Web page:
More than 251 million years ago, at the end of the Permian period, Earth almost became a lifeless planet. Around 90 percent of all living species disappeared then, in what scientists have called “The Great Dying.” Thomas J. Algeo, has spent much of the past decade investigating the chemical evidence buried in rocks formed during this major extinction. The University of Cincinnati professor of geology has worked with a team of scientific colleagues to understand the ancient catastrophe. Algeo will present his latest findings at the annual meeting of the Geological Society of America, Oct. 31 to Nov. 3, in Denver.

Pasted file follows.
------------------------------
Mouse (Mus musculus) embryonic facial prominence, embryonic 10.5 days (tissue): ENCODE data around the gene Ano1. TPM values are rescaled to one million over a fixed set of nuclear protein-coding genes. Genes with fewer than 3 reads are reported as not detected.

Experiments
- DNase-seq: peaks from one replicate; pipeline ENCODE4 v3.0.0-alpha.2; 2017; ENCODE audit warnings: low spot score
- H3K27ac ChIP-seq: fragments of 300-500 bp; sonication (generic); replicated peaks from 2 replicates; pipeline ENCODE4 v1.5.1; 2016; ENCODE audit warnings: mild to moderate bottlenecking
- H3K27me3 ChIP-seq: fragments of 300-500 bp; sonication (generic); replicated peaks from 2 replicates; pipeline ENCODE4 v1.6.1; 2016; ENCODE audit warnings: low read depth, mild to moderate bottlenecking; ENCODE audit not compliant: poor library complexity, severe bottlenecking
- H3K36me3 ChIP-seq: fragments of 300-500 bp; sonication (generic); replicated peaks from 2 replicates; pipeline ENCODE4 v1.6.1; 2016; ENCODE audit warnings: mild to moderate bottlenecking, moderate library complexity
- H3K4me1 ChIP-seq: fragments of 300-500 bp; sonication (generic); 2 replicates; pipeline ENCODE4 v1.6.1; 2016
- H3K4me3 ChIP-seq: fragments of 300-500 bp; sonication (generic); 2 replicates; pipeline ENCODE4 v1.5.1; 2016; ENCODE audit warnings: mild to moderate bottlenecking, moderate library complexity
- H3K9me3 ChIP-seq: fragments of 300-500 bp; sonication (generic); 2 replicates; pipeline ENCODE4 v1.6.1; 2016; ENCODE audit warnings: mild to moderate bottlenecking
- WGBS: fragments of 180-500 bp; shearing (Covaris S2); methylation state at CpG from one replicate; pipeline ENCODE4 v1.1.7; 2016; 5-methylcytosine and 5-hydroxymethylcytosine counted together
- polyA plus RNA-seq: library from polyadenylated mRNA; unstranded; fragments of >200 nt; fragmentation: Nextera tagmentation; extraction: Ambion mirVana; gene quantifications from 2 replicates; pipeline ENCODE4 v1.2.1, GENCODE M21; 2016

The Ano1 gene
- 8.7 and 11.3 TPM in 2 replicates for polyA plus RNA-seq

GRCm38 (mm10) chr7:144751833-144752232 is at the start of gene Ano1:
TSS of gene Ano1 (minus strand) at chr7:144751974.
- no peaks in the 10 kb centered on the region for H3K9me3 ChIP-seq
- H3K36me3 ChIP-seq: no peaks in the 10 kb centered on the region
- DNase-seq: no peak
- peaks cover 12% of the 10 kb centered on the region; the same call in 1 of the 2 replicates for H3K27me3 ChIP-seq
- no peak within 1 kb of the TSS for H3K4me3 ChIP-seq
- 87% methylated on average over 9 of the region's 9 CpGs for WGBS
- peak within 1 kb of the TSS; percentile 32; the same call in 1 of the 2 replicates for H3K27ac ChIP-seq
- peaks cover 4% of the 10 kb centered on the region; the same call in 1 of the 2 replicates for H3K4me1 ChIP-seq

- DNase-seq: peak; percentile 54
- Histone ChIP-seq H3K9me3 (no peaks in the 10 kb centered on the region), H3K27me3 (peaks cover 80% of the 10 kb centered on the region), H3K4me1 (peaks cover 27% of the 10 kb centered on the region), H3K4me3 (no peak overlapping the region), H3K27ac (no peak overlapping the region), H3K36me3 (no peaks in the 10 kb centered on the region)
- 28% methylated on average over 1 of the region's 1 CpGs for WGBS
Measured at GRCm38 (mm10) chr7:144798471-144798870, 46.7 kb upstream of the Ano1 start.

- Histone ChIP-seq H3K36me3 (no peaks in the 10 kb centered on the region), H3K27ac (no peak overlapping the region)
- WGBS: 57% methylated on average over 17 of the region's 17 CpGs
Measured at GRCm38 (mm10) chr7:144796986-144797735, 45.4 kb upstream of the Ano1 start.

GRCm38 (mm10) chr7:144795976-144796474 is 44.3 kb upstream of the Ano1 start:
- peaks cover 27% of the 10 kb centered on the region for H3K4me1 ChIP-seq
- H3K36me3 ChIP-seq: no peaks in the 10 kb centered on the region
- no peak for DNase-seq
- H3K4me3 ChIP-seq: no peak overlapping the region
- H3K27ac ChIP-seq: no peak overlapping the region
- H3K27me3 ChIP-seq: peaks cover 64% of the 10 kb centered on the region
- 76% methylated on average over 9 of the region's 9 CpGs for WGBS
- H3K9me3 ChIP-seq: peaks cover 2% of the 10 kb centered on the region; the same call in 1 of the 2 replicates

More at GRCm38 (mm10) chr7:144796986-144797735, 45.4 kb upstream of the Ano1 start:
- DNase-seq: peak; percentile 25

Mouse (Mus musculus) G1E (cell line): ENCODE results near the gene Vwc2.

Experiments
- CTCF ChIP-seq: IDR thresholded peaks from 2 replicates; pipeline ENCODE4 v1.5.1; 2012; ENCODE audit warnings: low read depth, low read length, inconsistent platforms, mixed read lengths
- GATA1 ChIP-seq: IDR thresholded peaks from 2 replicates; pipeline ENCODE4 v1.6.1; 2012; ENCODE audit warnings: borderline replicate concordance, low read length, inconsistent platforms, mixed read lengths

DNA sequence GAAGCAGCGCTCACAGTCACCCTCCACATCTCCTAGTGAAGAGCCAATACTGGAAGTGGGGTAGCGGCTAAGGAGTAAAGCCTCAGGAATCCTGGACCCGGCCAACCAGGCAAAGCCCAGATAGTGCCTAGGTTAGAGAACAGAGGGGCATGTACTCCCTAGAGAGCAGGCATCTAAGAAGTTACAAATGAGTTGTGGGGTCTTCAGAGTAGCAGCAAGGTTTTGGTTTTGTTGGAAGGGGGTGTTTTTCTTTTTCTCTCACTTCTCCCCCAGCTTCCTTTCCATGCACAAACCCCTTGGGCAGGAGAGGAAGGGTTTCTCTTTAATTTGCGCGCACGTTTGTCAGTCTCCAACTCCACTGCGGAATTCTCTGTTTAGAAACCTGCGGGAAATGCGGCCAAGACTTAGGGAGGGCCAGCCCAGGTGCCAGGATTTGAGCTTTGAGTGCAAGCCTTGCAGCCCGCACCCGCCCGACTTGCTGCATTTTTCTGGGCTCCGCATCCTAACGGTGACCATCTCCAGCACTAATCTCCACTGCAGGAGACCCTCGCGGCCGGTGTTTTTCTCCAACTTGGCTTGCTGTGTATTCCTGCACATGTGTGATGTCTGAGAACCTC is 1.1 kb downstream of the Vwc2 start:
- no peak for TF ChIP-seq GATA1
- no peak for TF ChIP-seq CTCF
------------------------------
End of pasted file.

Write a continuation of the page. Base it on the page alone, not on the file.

The world revealed by Algeo’s research sounds horrific and alien – a devastated landscape, barren of vegetation, scarred by erosion from showers of acid rain, huge “dead zones” in the oceans and runaway greenhouse gases leading to sizzling temperatures. This was Earth, 251 million years ago.
The more famous “K-T” extinction between the Cretaceous and Tertiary periods – in which the dinosaurs went extinct – was triggered by a large meteoroid or bolide striking the Earth. The Great Dying, between the Permian and Triassic periods, has another culprit.